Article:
Based on what I offered at the Vigil for Tree of Life Synagogue.
I stand before you, a descendant of immigrants from Eastern Europe. Warfare, economic hardship, and
persecution forced them to leave lands where their ancestors had lived for generations. My three-year-old
grandmother crossed borders guided by her nine-year-old sister, smuggled out beneath blankets by their mother in the back of wagon, under the cover of darkness, all afraid for their lives.
Eventually, they made it safely to America. America is a nation of immigrants, many of whom fled religious persecution in search of freedom. We are a nation who so prized our welcoming nature as to enshrine it on the Statue of Liberty in the words of Emma Lazarus’ “New Colossus,” words that greeted my grandparents as they came to Ellis Island:
Give me your tired, your poor,
Your huddled masses yearning to breathe free,
The wretched refuse of your teeming shore.
Send these, the homeless, tempest-tost to me,
I lift my lamp beside the golden door.
These words do not come from nowhere. They are based on the words of the Prophet Isaiah:
Isaiah 58: This is the fast I desire: to unlock the fetters of wickedness and untie
the cords of lawlessness; to let the oppressed go free and break off every yoke.
It is to share your food with the wretched and take the poor into your home;
When you see the naked, clothe them and do not ignore your own kin.
Then will your light burst through like the dawn and your healing will spring up quickly.
[When] your higher-self leads you, the weight of God is behind you.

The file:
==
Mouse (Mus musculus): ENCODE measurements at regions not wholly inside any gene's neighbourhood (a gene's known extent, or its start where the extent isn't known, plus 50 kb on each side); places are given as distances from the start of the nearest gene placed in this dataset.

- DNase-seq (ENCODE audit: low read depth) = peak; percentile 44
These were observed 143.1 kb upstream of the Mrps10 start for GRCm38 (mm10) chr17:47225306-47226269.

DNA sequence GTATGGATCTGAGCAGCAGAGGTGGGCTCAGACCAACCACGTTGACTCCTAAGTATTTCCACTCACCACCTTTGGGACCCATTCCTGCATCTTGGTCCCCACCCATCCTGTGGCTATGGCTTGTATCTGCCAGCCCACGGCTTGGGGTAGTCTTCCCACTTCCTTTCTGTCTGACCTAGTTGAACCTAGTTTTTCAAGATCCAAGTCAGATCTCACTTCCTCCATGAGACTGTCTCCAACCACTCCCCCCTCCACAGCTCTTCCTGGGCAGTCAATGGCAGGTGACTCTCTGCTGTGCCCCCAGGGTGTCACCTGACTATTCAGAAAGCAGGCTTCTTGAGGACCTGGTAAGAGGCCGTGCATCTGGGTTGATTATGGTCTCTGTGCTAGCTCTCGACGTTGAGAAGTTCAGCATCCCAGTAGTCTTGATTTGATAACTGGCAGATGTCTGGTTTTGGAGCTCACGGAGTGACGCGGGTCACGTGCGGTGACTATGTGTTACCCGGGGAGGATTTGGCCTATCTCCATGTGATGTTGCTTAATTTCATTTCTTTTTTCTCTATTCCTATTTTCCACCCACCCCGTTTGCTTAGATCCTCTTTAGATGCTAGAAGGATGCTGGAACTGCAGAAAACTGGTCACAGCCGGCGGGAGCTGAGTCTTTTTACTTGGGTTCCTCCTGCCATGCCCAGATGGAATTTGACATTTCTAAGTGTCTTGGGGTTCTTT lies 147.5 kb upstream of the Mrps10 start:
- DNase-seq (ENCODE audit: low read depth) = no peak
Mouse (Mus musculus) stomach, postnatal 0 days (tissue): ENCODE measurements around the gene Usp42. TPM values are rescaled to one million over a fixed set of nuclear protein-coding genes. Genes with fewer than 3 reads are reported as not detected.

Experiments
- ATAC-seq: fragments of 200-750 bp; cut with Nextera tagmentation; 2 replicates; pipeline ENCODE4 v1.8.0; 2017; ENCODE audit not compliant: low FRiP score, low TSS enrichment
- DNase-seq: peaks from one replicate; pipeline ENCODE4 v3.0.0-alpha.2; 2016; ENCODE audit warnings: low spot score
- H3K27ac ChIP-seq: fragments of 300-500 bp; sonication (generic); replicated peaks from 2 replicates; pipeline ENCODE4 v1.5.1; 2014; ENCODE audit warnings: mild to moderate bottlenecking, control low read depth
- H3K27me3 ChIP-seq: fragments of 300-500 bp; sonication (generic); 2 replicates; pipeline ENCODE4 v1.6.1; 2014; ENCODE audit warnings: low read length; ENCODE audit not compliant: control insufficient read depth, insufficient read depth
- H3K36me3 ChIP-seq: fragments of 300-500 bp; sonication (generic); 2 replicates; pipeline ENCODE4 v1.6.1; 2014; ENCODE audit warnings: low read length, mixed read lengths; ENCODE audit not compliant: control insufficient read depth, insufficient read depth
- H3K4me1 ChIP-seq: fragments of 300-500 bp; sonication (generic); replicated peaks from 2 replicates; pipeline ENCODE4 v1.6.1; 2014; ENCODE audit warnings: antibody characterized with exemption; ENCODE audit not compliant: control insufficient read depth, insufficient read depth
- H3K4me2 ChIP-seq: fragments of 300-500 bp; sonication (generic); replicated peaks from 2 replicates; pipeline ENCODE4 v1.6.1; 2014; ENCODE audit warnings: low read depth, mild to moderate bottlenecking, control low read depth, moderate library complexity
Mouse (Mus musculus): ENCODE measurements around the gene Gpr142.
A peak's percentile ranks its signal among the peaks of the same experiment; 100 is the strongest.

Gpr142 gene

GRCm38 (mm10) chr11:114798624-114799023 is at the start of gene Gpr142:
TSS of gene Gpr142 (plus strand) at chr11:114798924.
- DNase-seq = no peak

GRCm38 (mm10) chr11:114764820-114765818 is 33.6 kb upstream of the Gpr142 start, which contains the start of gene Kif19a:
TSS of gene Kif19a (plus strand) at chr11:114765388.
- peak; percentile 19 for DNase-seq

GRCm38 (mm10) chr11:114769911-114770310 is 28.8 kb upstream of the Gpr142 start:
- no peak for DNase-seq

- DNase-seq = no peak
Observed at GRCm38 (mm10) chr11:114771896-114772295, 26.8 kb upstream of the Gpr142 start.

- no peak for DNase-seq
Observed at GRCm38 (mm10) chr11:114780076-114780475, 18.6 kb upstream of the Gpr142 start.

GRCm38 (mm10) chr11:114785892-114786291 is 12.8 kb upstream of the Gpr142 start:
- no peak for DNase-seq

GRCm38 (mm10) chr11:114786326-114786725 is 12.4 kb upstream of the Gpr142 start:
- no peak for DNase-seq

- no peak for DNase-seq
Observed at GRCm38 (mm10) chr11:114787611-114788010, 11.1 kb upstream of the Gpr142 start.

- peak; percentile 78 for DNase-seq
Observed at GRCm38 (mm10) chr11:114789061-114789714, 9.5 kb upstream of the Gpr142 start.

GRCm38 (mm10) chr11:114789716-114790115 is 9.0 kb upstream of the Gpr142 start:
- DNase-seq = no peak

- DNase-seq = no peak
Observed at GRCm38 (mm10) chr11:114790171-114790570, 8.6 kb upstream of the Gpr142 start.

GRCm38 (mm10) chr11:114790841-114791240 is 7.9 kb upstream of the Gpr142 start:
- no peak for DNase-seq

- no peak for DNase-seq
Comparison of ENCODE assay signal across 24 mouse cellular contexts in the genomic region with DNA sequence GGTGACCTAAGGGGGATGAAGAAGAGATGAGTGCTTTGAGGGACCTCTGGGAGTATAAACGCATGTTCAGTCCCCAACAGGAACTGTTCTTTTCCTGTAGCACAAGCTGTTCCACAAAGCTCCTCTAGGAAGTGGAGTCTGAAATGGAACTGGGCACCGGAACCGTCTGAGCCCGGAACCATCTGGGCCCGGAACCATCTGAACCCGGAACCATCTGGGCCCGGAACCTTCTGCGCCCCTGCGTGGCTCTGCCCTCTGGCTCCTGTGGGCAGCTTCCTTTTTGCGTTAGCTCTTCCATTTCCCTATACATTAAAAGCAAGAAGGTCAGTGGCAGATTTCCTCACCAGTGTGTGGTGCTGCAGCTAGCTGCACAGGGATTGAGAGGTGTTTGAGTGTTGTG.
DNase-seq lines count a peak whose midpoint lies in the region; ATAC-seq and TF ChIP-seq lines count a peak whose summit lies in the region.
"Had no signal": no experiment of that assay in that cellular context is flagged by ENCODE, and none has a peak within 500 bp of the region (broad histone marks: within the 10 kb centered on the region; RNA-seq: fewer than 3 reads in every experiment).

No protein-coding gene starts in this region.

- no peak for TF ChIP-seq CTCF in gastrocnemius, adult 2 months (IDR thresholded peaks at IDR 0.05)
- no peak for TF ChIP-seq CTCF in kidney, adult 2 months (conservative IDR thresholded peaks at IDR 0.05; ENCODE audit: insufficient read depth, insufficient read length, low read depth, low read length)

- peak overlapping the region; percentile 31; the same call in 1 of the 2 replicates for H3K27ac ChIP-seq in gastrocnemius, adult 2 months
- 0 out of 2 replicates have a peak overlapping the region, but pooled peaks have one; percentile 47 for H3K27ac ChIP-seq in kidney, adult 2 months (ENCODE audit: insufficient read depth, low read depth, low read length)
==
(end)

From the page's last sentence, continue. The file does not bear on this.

Thus [now], when you call out, God will answer;
When you call out God will say: Hineni, here I am.
We are all God’s children. Jewish tradition tells us that we are all created in God’s image. Sometimes, too often if you ask me, that image is reflected with more than a bit of distortion, emphasizing the worst aspects of our nature.
We Jews have seen the hate-filled faces before, through many generations in many countries. Too often, historically, the torches of hatred have entered Jewish neighborhoods and set synagogues, businesses, and homes aflame.
We don’t knock down or abandon places where violence has happened. We mop up the blood. We patch the holes in the walls. And we live with the holes in our hearts. In synagogues, like the one in Pittsburgh and so many others through the ages, we have stood holding the Torah, our tree of life, in those now sanctified places where people died, Kedush HaShem, martyrs in sanctification of God’s name. And God is right there with us, as we return the next day, and offer the same words of prayer and song, of peace and love, and of thanksgiving, words that have inspired generations.
Most of the time, historically, it has only been a small percentage of the local population that was involved in the violence. The vast majority of people, good people, stood by and watched.
Maurice Ogden wrote a poem called “The Hangman.” It’s a bit long for me to read to its theme is very important. Ogden’s poem is about a Hangman who comes into a town and begins to single out people for hanging. He begins with the weakest minority and then keeps dividing and dividing, singling out and singling out, until the very last person is finally hung upon the gallows.